Resistance training for activity limitations in older adults with muscle function deficits: a systematic review.

Large group of happy enthusiastic elderly ladies exercising in a gym sitting in chairs doing stretching exercises with rubber bands. Older people, circuit training, arm, hand, smile, rehabilitation, inpatient.

Human aging results in a variety of changes to skeletal muscle. Sarcopenia is the age-associated loss of muscle mass and is one of the main contributors to musculoskeletal impairments in the elderly. Previous research has demonstrated that resistance training can attenuate skeletal muscle function deficits in older adults, however few articles have focused on the effects of resistance training on functional mobility. The purpose of this systematic review was to 1) present the current state of literature regarding the effects of resistance training on functional mobility outcomes for older adults with skeletal muscle function deficits and 2) provide clinicians with practical guidelines that can be used with seniors during resistance training, or to encourage exercise. The authors set forth evidence that resistance training can attenuate age-related changes in functional mobility, including improvements in gait speed, static and dynamic balance, and fall risk reduction.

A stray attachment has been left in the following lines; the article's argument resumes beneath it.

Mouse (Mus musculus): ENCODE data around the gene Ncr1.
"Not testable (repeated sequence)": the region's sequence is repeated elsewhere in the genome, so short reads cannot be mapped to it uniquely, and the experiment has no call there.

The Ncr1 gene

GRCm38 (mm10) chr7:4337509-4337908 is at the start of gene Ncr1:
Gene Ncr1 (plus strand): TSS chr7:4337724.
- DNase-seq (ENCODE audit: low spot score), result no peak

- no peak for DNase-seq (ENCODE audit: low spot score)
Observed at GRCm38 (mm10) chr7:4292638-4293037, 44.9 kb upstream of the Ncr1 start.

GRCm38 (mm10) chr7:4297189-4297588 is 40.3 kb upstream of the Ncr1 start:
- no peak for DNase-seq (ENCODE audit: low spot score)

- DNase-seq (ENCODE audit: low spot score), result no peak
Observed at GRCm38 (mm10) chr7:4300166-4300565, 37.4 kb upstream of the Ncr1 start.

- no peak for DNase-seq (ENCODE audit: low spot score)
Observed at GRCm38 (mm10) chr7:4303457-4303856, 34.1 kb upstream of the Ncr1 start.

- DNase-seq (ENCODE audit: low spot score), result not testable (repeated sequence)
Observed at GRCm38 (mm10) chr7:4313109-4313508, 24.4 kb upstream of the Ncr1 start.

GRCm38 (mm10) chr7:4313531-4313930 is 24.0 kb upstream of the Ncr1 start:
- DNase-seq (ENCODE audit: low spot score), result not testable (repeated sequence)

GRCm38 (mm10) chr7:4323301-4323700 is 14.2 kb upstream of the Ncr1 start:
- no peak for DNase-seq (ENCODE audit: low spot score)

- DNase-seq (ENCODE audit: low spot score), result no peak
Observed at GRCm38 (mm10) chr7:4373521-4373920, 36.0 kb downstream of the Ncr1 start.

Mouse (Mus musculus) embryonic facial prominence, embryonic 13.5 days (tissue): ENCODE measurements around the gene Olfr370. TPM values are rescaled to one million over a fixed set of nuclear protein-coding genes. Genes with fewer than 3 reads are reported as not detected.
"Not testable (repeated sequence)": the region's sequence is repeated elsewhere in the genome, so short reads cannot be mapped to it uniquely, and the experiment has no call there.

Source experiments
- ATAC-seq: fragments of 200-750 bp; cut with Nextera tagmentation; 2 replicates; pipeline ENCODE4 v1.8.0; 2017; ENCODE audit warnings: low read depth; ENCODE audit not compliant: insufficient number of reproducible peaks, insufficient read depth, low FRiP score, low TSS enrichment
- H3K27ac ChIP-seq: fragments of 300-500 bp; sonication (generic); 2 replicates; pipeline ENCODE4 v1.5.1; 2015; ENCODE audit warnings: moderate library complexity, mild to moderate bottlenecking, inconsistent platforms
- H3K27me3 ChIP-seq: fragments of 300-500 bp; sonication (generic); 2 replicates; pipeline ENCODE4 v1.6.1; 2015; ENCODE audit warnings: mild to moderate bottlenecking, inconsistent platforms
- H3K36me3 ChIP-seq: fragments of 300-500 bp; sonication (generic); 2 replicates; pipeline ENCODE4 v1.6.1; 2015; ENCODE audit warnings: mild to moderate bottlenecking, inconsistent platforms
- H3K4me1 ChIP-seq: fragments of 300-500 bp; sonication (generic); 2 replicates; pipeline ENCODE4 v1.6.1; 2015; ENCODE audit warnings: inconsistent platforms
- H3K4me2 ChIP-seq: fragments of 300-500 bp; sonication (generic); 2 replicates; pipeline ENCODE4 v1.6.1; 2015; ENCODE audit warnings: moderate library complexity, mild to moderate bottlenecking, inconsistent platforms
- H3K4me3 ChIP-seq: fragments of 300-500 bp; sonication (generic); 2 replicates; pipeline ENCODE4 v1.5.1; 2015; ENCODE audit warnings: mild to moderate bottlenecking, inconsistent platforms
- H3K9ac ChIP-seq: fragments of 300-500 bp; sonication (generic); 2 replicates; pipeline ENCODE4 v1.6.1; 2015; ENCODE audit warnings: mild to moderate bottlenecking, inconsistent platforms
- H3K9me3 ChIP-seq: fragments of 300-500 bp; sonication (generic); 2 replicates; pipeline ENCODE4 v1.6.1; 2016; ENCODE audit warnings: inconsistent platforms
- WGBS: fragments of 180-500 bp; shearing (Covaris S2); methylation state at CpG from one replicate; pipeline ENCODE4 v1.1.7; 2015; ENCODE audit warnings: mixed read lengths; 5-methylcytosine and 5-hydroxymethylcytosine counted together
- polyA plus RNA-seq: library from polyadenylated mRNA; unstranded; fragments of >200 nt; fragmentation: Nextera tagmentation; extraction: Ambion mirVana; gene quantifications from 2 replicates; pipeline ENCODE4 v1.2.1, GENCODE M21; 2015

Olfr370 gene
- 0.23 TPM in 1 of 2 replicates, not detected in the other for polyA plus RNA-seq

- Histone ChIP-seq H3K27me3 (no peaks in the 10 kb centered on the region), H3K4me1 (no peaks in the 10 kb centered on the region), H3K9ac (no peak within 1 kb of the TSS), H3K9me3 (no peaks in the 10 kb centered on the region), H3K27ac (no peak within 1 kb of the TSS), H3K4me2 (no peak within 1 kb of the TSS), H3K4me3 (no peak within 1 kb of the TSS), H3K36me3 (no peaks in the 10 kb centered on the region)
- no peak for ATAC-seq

Older adults should be encouraged to participate in progressive resistance training activities, and should be admonished to move along a continuum of exercise from immobility, toward the recommended daily amounts of activity.

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Published by

bettydroche

My interest in health and fitness started at a young age. Even though I had been educated and trained as an engineer in Europe I always want to follow my passion. I have made some guest appearances on a health educational program TV in Europe and, this experience, has made me follow my passion of sharing wellness information with others.

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